It just isn’t often fun to drive anymore. Allow me a few old fart memories. When I was a kid in the 60’s we could put $2.00 in the big block MoPar and enjoy an evening cruising and street racing on mostly deserted streets. As a college kid I learned to keep clapped out British sports cars alive and could run through the countryside with a wide open exhuast on mostly empty country roads. Today, due to having what would be a dream job for most TTR readers, I often get to drive the world’s best cars. It’s cool except trying to cross the LA basin, at rush hour, in a Aston DBS with a heavy clutch is just a pain. Driving Pacific Coast Highway in a Lamborghini stuck behind a minivan for mile after mile is an exercise in frustration. When I want to wring out my personal zippy car I have to travel hours just to get out of traffic. I just think you younger guys never got to have fun with cars and those days are mostly gone for anybody who doesn’t live in the boonies.

  • avatar

    A lot of projecting one’s experiences onto the rest of the world going on here. At any rate, here’s mine:

    I love cars, a lot. I love all things mechanical, engines especially. I like to work on my own cars, and have done so on some level since I’ve owned them. As I age it gets more difficult for the following reasons:

    Decreased Free Time–I have kids
    Increased Responsibility–car as appliance versus hobby (with benefits)
    Tool Obsolescence–My sockets still work, code readers are expensive
    Increased difficulty troubleshooting/Electronics–harder to find issues/which parts to replace
    Safety Standards–add weight and remove fun, hard to be frugal with airbags and ABS along for the ride

  • avatar

    People without cars have always bugged me a bit. I have some friends like yourself, and the thing is, they’re always dependent on someone else in the long run. In your case, you depend on your girlfriend to drive places. People without cars make excuses (legitimate or not) all day long about why they don’t need a car but then they’re quick to ask for rides when they need to get somewhere. Unless you live in the city, and I mean in the heart of a major city with easy access to public transport or a Zipcar, at least, then you need a car. Sorry if that means you take on more responsibilities. That’s life. In the end, despite the financial strain, you will enjoy more freedom with a car than without one.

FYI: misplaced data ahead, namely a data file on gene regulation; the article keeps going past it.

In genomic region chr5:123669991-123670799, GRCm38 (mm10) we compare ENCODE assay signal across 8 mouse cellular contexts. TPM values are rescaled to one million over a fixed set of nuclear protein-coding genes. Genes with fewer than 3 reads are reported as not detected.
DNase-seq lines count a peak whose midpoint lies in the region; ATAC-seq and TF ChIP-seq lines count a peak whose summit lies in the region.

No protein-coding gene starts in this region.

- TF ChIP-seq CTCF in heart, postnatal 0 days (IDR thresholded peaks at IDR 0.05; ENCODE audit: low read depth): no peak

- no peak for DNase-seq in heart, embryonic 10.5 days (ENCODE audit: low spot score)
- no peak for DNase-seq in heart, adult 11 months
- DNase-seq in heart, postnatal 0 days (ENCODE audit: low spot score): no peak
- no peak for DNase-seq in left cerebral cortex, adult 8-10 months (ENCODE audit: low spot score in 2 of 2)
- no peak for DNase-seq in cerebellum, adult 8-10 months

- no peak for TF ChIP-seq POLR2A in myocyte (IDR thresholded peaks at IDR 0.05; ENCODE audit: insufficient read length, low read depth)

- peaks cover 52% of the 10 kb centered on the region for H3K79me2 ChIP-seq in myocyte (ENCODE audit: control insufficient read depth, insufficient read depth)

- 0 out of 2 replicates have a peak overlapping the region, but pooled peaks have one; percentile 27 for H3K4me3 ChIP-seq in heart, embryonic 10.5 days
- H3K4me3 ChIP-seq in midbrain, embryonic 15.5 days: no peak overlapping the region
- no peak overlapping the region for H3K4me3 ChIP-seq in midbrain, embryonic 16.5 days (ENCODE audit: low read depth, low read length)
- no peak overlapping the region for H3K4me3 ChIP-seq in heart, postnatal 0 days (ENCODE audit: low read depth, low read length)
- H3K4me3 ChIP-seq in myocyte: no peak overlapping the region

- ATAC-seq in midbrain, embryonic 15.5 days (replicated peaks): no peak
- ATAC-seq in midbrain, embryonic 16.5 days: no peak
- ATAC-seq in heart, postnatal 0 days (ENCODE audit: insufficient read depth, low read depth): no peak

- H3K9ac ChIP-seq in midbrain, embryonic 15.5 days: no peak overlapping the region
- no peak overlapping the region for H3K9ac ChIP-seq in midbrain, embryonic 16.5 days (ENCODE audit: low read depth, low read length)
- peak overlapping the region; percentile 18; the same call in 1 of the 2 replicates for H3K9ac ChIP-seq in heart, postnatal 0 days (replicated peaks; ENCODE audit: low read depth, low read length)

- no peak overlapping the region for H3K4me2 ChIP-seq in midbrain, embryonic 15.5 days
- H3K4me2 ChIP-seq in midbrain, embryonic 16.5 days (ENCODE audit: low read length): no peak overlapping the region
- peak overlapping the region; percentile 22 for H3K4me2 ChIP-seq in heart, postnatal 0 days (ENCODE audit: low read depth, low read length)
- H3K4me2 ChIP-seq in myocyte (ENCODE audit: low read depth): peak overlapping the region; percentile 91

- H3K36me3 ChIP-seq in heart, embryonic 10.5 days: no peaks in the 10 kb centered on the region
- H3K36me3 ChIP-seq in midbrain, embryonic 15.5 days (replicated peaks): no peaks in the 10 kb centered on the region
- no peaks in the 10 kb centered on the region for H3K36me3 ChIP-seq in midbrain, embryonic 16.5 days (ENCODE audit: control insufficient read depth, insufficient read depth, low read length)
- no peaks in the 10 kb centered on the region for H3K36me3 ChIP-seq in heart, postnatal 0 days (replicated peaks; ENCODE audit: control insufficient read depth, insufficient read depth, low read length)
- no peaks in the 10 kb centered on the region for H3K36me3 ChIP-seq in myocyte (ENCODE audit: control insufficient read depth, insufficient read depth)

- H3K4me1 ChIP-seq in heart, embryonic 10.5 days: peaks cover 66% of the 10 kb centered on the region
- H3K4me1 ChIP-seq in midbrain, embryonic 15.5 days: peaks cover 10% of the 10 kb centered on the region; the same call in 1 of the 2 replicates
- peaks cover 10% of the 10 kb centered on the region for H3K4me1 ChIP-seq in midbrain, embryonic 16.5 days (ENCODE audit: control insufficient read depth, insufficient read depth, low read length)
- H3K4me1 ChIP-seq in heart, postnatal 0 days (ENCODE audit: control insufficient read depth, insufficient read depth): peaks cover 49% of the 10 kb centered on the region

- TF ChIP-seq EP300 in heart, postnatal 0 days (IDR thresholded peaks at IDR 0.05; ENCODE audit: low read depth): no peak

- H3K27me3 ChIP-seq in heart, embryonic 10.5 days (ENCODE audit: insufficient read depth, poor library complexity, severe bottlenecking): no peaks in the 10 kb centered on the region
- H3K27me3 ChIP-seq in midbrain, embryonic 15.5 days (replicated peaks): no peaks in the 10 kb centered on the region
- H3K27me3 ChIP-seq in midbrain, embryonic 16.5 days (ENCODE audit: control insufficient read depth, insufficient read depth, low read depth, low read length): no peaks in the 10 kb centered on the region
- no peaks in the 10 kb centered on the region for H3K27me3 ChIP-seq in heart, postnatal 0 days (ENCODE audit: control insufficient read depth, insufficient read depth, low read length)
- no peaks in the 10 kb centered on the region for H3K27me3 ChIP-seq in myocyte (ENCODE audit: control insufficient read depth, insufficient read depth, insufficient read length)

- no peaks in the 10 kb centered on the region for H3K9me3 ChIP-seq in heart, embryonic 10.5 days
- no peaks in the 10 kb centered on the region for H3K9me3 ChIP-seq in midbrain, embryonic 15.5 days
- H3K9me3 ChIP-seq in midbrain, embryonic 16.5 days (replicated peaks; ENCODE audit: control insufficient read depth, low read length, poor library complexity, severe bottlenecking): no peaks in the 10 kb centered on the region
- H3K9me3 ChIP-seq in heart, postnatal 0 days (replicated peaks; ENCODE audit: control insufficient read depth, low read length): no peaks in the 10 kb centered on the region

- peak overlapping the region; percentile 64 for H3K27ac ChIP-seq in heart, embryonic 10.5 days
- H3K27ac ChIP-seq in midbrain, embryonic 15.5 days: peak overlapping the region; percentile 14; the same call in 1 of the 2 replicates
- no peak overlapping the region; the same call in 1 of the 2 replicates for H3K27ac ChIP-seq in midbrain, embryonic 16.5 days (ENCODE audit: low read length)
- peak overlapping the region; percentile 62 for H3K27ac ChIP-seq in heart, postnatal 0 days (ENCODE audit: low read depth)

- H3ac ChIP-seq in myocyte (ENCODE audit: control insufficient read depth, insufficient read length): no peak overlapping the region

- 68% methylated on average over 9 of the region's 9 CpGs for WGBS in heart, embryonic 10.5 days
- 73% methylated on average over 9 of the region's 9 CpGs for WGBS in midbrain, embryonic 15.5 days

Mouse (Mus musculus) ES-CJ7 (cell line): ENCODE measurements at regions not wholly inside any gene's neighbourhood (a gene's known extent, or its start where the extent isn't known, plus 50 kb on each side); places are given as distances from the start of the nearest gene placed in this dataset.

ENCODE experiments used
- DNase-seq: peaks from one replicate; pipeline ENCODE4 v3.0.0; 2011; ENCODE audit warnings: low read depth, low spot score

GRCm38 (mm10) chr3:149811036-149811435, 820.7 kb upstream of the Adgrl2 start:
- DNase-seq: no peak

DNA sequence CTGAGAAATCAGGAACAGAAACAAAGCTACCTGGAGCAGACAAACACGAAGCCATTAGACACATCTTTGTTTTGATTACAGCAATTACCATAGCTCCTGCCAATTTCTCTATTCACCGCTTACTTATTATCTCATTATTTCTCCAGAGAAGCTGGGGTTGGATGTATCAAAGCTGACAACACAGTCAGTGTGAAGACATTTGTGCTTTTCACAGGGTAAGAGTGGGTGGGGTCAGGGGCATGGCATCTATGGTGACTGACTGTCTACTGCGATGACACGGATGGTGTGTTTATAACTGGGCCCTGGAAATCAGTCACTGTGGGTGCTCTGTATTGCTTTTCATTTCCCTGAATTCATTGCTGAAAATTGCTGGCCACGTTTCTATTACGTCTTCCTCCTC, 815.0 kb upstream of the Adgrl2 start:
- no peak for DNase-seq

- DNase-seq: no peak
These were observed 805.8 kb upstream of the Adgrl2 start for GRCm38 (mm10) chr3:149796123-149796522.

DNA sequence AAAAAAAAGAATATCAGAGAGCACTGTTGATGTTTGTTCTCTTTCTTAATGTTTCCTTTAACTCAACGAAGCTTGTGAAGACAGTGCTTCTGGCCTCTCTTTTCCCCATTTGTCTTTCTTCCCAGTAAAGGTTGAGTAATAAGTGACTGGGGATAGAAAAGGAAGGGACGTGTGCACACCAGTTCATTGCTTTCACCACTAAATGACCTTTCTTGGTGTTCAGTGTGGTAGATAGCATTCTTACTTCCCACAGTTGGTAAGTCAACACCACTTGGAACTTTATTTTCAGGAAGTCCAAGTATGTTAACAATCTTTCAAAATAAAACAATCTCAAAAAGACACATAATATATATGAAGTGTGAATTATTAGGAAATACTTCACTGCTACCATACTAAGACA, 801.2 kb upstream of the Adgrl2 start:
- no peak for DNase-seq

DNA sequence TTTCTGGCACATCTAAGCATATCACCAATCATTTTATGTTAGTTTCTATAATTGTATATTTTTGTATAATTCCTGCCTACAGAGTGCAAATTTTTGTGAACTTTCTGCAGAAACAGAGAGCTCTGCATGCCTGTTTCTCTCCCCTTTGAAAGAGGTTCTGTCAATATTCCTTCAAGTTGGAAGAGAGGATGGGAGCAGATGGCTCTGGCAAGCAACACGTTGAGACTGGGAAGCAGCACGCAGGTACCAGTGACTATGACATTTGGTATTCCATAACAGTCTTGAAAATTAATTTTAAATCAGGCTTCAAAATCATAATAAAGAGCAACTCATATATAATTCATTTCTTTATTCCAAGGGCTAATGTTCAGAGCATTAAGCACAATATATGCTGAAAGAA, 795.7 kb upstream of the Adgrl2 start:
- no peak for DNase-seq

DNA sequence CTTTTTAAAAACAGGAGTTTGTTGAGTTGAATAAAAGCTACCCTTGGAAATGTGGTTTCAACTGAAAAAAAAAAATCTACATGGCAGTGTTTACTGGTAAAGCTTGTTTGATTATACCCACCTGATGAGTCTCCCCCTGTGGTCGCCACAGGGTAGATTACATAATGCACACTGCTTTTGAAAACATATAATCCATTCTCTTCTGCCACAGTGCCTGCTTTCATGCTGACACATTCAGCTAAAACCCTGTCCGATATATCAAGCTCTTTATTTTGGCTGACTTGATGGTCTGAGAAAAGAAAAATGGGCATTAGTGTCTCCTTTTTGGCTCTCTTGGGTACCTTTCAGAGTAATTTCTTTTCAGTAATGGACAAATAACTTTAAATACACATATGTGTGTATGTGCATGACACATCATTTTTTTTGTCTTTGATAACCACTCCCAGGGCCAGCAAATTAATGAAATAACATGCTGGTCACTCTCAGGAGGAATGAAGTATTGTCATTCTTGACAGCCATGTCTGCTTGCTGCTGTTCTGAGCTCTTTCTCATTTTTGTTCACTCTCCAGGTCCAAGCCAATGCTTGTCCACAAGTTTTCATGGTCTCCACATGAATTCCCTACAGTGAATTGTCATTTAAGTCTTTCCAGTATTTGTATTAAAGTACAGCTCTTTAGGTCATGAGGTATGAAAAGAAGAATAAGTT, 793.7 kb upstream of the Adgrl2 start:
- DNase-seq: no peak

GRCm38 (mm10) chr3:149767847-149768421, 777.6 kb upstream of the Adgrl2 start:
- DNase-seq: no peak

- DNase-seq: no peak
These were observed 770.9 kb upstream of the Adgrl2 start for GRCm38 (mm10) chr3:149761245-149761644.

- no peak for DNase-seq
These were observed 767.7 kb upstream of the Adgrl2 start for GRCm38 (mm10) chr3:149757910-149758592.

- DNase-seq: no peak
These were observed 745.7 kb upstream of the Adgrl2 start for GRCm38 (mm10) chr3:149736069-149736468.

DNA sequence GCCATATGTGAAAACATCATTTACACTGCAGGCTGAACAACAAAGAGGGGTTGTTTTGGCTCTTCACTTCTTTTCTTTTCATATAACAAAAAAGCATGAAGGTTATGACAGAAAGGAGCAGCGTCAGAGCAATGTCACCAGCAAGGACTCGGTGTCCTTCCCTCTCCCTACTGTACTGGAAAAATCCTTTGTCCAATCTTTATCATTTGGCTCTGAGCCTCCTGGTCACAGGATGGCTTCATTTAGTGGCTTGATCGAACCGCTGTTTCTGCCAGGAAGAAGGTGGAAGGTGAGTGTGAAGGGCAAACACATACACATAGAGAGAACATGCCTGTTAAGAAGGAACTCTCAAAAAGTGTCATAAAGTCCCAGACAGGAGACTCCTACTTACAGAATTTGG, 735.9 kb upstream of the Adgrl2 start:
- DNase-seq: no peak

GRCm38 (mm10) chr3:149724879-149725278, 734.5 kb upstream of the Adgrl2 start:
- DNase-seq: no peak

• avatar

    The “financial drain” reason amuses me. At the end of the day, virtually EVERYTHING – a house or apartment, clothes, food, indoor plumbing, television, a computer – is a financial drain. But we pay for them – along with the expenses of maintaining them – because they make our lives nicer. Just like owning a car does for my life.

    People really concerned about saving money can also live in a cardboard box, eat oatmeal three times a day and wear clothes from the Salvation Army thrift shop.

  • avatar

    A lot of projecting one’s experiences onto the rest of the world going on here

    Yes and no. More projecting the experiences of people I know than my own specific outlook. Most of my peers aren’t house shopping, which is the real reason I’m not currently car shopping. I like to think that I’m a little more comfortable with responsibility (like, say, keeping this site humming) than many of my peers. But now I’m stroking my own ego…

    In your case, you depend on your girlfriend to drive places.

    Nope. Zipcar, bicycle and a ’72 Honda 350 Scrambler take care of most of my transportation needs (which are pretty limited considering I’m chained to this computer all week). Weekend trips are the only time the Impreza does more than commute.

    This phenomenon is so complex that any attempt to explain it will inevitably come across as oversimplification. Sorry, but that doesn’t seem like a reason not to discuss it.

  • avatar

    Another thing is, public transit is a dehumanizing, soul-sucking experience at its core.

    I was worried about that before taking my current job in downtown San Francisco, but I actually like it! Sure, sometimes the person sitting next to you smells like a disgusting blend of spices, or they’re really fat (not as common in SF), so it’s not perfect. But on the train you have the option of sleeping or reading… I’ve never done so much reading in my life!